Mo. River gets boost from northern reservoirs

KANSAS CITY, Mo. (AP) — Some of the same reservoirs that were blamed last year for causing flooding along the Missouri River are providing a big boost this year as a severe drought continues with no signs of letting up.

The river had depleted this year’s supply of snowpack and rain, and on Friday the U.S. Army Corps of Engineers started tapping reserves in lakes upriver in North Dakota and Montana.

The Kansas City Star ( ) reported Sunday that unlike the Mississippi River on the eastern side of the state — which was 15 feet below normal near Memphis, Tenn., last week — and several waterways in states like Kansas and Nebraska, the Missouri River has stayed level aside from dropping a foot in a few places downstream from Kansas City.

“It’s been a dry fall, winter, spring and summer,” said Jody Farhat, chief of Missouri River water management for the U.S. Army Corps of Engineers. “We haven’t really been impacted.”

Farhat said there is plenty of water in the north to keep the Missouri River going. The “bank account” of reservoir water is designed to get the region through a 12-year Dust Bowl scenario, she said.

It’s not unusual for the corps to draw the reservoirs down each year to make room for new runoff. That gives the Missouri River an advantage many others don’t have.

The drought has hurt the entire Mississippi River system, which depends on a number of tributary rivers that are now running low. Rivers in Kansas and Nebraska are reaching record lows and are experiencing critical shortages.

“It’s the drought,” said Chuck Sadie, chief of the corps’ Mississippi Valley division. “We just haven’t gotten that much rain in the Ohio and upper Mississippi. Most of our streams are below average.”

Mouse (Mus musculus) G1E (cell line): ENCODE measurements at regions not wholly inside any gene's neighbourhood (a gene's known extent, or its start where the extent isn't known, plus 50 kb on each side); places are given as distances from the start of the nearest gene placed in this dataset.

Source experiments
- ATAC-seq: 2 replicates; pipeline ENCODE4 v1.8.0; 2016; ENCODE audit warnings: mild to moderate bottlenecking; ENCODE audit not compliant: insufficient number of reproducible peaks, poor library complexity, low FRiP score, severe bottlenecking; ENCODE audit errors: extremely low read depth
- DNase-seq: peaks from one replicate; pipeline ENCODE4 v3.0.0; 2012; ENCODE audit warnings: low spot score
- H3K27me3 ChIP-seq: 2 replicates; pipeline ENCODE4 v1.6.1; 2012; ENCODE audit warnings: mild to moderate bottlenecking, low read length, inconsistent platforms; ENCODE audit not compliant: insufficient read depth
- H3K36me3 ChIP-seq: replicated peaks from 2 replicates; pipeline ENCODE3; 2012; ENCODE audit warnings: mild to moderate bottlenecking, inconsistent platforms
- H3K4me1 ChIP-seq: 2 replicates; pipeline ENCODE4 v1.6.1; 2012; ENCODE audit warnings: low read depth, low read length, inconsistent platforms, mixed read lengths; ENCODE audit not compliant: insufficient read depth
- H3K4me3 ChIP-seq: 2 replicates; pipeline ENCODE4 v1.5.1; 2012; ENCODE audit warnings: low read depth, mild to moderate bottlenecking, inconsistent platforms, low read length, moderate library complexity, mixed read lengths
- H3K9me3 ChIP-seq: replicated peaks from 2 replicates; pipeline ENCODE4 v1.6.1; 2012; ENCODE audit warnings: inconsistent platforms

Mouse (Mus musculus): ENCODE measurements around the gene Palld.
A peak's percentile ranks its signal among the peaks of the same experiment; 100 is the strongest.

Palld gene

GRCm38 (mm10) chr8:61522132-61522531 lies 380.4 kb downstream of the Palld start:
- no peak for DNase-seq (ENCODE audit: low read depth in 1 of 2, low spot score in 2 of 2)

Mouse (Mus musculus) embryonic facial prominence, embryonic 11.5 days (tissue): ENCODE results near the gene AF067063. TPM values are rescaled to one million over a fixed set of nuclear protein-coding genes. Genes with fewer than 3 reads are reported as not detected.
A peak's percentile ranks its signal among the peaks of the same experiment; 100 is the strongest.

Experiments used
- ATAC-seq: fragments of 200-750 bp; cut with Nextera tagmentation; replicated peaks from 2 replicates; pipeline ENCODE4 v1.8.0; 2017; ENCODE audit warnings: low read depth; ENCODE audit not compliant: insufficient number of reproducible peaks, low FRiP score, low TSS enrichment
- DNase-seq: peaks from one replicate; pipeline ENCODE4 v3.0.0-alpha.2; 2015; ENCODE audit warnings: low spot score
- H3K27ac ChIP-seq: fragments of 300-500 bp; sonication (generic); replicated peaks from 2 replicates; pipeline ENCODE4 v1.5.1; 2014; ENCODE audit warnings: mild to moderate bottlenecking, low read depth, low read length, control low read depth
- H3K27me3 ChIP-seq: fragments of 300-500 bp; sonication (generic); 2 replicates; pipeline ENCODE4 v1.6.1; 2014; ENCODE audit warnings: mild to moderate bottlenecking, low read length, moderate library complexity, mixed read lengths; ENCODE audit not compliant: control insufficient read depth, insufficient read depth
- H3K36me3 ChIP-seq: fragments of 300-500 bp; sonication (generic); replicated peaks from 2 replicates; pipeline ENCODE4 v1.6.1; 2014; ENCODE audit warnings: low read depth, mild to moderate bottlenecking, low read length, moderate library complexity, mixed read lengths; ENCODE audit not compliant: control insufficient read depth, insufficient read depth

Lincoln, Neb., officials are concerned that the Platte River might not be able to supply the city through the drought and are talking about mandatory water restrictions. Lake Springfield in Illinois is falling by half an inch a day and already has lost 2 feet, prompting the city of Springfield to also consider water restrictions.

Kansas may be drier than all of them, although some waterways fed by reservoirs aren’t in bad condition, said Brian Loving, a hydrologist with the U.S. Geological Survey in Lawrence.

While the Kansas River is still flowing at about 70 percent of normal, other streams that rely on rainfall and groundwater — like many near Wichita and in the western part of the state — have been hit hard, Loving said.

Many Kansas streams could be setting new record lows, according to USGS records dating back to the 1930s.

“We have the potential for this to be the worst year since we’ve been keeping records,” Loving said.

And given a weather forecast that shows no break in the drought going into the usually dry months of August and September, “we kind of expect the river flows to get lower and lower,” he said.

Because of the upriver reservoirs, Kansas City has no immediate water worries.

“If those lakes weren’t there,” Loving said. “It would be different.”


Information from: The Kansas City Star,


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